Address store 329 contains the addresses of the data blocks to be transferred from data tape 14 to computer tape 54. Address store 329, in one embodiment, comprises a magnetic memory, either disc, tape, or drum. with appropriate readout apparatus. Address store 329 could, of course, be a punched card reader, switches, or, indeed, a computer. Address store 329 changes the address stored in register 328 in response to the signal from AND gate 331, delayed a selected duration in element 336. It is of course understood that the addresses of the data blocks to be transferred should be arranged in address store 329 in a sequence compatible with the addressing on the data tape.

In order to prevent spurious signals from being generated by the copy control pulses and the address information on the copy control pulses when the data tape is being driven in reverse, transmission gate 325 is provided. This gate is open only when the data tape is driven in the forward direction and is closed for all other conditions. Alternatively, data tape 14 is lifted from contact with readout head 15 while being driven in reverse.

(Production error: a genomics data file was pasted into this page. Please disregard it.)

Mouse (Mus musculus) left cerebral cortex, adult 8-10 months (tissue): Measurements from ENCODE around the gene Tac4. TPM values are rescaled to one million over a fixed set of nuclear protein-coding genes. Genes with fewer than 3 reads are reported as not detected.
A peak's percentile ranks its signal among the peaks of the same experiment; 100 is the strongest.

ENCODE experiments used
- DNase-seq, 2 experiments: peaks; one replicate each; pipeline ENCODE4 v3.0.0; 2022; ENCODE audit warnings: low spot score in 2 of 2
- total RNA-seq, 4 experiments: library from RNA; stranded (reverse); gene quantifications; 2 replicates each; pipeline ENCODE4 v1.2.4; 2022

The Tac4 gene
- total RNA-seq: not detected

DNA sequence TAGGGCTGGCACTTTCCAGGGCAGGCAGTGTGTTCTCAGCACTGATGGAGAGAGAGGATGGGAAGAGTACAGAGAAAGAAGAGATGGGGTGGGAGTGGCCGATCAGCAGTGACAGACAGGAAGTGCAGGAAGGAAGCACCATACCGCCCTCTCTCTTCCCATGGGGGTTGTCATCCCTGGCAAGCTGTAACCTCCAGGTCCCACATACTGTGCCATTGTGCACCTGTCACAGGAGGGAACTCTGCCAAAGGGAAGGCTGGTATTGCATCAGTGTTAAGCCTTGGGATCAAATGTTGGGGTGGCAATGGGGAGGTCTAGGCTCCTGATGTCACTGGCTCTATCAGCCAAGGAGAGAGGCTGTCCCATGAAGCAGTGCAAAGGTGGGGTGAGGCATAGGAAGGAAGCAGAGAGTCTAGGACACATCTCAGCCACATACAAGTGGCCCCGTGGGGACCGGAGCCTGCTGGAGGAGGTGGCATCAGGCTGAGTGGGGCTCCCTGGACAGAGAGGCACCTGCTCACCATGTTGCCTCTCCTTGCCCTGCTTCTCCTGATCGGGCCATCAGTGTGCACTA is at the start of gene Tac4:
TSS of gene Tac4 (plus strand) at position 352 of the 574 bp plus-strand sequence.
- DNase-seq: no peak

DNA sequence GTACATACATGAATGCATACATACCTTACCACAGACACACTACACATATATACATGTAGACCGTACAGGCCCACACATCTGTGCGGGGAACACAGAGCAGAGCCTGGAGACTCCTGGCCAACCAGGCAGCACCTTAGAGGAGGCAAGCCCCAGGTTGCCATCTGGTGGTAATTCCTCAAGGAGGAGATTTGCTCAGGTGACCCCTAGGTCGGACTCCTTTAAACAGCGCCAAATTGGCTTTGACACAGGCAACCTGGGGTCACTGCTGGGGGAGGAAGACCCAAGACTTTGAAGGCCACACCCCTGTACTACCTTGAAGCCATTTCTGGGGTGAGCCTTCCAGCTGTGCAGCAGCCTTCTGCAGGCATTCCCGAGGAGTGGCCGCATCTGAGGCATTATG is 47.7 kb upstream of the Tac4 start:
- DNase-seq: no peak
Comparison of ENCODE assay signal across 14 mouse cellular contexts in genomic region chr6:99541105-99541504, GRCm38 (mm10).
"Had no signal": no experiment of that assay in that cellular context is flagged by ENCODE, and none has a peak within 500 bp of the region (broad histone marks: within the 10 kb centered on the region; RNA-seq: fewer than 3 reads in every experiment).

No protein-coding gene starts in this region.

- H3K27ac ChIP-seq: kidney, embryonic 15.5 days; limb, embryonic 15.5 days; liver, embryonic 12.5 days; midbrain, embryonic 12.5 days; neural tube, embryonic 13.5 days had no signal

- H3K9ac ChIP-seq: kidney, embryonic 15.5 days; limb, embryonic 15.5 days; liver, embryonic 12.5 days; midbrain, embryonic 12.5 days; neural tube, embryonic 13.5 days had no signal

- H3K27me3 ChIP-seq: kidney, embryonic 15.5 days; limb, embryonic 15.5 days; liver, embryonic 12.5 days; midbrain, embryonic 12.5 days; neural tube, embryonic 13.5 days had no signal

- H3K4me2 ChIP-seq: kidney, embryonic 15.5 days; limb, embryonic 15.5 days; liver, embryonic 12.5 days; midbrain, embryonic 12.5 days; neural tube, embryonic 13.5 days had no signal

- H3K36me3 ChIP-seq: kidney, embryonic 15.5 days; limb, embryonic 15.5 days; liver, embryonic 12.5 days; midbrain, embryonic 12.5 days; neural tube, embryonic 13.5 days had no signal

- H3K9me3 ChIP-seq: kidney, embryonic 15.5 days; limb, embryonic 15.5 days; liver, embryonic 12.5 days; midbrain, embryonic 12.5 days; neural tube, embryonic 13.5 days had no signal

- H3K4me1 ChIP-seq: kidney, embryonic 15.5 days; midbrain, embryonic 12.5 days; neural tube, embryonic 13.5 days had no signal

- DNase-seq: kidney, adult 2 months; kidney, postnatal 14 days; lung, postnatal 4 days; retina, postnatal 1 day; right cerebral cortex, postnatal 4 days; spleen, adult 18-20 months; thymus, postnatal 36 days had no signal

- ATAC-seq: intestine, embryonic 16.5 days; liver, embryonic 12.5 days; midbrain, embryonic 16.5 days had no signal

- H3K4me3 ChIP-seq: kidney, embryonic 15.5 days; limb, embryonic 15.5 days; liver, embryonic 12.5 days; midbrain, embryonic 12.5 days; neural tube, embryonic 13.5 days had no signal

FIG. 6A shows copy logic 302 in FIG. 2 in more detail. Input leads 31-3 to 31N, where N is a selected positive integer, enter patch panel 340. Panel 340, shown in FIG. 6B, is composed of a plug board 342 containing a plurality of pins 342-a, 342b, etc., and a receptacle 343, containing a corresponding plurality of receiving sockets 343-0, 343-b, etc. The input and output leads to patch panel 340 are connected to the hollow receiving sockets in receptacle 343. Each input lead 31 is joined to the desired output lead 340 where i is a positive integer, by wiring together the pins on board 342 corresponding to the input and output leads to be joined. One input lead can, if necessary, be connected to more than one output lead. Thus the number of input and output leads do not necessarily have to correspond.